Against this backdrop it would be easy to write off the entire enterprise of South Sudanese nationhood as a naive misadventure. But this would be a disservice to ordinary southerners who demonstrate daily their capacity to rise above their leaders’ failings.
Edmund Yakani, executive director of a local community empowerment organization, reports that many locally refer to the current crisis as the “South Sudanese foolish moment.” Even as rumors of ethnically-based killings spread across the capital, a survey by Yakani’s organization showed many Nuer youth refusing to label all Dinka perpetrators. Anecdotes, such as Dinka soldiers sheparding Nuer students from Juba University to refuge at a U.N. compound, suggest that ethnic warfare is not inevitable. It is, however, an ever-present risk — one compounded by a political system that cannot handle dissent.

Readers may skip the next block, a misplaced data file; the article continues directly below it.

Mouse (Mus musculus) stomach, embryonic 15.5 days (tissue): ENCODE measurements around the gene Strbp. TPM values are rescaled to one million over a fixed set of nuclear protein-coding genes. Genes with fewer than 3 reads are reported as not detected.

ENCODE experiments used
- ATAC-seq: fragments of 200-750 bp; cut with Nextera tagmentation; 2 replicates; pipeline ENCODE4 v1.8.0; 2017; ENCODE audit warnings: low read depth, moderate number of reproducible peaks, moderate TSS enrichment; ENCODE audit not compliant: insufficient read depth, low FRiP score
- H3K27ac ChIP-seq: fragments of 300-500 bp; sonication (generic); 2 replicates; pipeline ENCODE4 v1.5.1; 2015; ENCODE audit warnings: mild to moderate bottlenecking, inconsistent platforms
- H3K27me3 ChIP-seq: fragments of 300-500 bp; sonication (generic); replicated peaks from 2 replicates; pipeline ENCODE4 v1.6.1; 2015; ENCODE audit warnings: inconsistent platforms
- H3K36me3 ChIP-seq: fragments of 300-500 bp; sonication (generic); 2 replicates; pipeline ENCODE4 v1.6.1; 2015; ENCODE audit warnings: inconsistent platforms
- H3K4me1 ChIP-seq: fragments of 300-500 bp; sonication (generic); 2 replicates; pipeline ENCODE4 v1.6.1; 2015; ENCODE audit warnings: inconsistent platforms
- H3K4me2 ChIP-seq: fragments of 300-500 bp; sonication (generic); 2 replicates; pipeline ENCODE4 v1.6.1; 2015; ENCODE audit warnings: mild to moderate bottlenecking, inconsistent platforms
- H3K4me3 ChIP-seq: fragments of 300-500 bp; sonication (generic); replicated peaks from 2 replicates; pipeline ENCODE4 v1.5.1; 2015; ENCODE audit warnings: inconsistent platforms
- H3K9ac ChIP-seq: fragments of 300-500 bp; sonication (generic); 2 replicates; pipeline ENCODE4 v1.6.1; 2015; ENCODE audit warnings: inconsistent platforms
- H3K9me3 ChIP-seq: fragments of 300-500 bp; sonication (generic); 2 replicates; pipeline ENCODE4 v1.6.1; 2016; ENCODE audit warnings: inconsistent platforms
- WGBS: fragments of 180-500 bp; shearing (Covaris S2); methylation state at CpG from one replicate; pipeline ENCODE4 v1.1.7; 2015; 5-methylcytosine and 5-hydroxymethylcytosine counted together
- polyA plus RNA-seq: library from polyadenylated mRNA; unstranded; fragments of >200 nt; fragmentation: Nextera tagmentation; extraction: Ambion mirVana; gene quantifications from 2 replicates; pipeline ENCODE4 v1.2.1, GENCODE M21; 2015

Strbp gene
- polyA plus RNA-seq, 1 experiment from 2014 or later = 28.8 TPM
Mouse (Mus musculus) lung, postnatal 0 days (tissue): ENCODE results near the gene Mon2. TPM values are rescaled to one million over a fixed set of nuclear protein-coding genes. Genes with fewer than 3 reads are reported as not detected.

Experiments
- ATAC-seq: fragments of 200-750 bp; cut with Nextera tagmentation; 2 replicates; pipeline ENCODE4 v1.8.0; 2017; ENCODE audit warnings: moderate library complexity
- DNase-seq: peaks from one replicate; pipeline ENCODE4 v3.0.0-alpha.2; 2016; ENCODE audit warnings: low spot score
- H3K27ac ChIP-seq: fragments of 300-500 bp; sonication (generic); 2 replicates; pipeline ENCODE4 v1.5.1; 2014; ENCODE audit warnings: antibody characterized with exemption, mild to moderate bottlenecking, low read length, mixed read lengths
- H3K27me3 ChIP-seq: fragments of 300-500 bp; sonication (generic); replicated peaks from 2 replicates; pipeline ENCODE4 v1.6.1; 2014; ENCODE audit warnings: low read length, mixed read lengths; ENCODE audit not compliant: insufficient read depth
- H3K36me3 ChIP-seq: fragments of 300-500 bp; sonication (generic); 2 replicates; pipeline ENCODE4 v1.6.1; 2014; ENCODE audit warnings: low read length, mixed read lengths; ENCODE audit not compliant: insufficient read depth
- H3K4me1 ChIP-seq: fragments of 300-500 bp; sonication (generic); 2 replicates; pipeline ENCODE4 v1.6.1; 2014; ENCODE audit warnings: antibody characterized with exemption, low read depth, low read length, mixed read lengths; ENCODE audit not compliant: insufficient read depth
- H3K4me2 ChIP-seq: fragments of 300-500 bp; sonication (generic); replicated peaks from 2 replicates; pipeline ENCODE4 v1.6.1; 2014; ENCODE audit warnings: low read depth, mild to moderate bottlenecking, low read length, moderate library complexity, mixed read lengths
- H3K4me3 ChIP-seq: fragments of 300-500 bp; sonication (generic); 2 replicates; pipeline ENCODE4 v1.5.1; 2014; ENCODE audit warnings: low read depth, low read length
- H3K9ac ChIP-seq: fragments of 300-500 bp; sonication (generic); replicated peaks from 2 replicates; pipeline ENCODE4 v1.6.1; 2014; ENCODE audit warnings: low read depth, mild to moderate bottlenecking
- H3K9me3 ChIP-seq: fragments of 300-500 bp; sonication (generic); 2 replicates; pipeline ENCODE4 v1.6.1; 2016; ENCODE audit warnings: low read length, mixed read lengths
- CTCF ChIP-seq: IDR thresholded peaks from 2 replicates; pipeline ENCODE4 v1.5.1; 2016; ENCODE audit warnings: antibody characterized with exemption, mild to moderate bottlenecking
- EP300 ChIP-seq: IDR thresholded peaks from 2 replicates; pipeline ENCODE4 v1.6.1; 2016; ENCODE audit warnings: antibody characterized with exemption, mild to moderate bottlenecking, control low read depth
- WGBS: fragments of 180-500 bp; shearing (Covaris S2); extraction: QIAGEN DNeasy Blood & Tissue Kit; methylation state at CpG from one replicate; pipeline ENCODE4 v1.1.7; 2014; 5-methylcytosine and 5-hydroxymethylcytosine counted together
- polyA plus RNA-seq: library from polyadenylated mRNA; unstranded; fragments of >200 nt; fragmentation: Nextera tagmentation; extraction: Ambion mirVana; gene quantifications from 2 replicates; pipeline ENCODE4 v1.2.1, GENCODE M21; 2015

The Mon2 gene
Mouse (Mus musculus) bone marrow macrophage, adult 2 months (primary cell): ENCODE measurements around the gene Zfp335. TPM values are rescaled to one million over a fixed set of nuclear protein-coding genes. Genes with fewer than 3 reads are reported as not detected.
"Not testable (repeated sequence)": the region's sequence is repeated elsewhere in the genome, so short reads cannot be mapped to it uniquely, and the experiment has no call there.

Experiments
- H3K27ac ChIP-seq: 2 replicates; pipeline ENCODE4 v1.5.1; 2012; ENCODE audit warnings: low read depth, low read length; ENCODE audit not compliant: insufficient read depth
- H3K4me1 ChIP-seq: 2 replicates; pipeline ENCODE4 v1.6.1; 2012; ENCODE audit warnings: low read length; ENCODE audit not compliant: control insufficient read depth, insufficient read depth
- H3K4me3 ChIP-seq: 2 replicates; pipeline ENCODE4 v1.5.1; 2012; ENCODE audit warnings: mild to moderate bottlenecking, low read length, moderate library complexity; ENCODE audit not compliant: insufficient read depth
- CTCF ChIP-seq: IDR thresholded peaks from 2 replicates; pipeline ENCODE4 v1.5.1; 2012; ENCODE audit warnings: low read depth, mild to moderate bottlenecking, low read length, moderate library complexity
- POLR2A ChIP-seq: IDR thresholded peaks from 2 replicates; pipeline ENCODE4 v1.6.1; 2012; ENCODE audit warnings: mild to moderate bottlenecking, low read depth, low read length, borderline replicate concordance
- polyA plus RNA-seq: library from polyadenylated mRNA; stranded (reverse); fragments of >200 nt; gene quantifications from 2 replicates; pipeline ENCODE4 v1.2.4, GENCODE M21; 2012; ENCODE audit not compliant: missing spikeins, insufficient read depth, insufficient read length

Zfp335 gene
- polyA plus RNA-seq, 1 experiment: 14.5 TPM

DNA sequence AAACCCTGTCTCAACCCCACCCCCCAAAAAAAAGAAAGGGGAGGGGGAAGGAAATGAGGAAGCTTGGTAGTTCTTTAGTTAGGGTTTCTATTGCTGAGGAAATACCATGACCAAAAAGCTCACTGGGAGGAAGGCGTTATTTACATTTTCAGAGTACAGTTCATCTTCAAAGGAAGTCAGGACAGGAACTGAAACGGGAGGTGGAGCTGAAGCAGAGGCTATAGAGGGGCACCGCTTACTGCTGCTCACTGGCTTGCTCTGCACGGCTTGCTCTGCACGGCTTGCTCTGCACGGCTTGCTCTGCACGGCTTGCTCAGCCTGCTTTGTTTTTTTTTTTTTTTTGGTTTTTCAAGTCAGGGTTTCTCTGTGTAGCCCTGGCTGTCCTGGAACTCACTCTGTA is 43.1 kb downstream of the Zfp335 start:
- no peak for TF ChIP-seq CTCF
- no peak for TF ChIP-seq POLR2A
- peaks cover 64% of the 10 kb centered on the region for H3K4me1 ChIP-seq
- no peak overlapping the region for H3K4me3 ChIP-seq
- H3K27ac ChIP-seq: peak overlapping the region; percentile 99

IGAD is right to insist that Kiir, the democratically-elected leader of South Sudan, cannot be overthrown by violence. But the opportunity for unscrupulous elites to instigate violence by casting political disputes in ethnic terms will remain until the long process of reconciliation is complete. Until then, the best way to mitigate these risks is to tackle the country’s governance flaws.
The S.P.L.M. needs reform; it also needs to create space for true multi-party democracy. In addition, officials with military roles should not be allowed to hold political positions. Those at the Ethiopian negotiations may be able to cross South Sudan off their emergency list without any commitment made to these reforms. But if they do so, they will leave South Sudan back at square one.
PHOTO: Displaced families are seen camped inside Tomping U.N. base near Juba international airport December 24, 2013. REUTERS/James Akena